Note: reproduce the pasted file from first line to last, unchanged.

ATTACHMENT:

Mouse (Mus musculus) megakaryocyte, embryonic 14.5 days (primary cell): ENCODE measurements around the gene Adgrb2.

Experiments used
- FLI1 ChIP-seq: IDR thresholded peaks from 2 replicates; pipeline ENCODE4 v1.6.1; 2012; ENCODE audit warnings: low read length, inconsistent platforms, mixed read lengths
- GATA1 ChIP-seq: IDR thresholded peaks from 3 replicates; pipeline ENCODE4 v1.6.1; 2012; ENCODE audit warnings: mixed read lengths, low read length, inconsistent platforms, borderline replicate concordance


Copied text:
Mouse (Mus musculus) megakaryocyte, embryonic 14.5 days (primary cell): ENCODE measurements around the gene Adgrb2.

Experiments used
- FLI1 ChIP-seq: IDR thresholded peaks from 2 replicates; pipeline ENCODE4 v1.6.1; 2012; ENCODE audit warnings: low read length, inconsistent platforms, mixed read lengths
- GATA1 ChIP-seq: IDR thresholded peaks from 3 replicates; pipeline ENCODE4 v1.6.1; 2012; ENCODE audit warnings: mixed read lengths, low read length, inconsistent platforms, borderline replicate concordance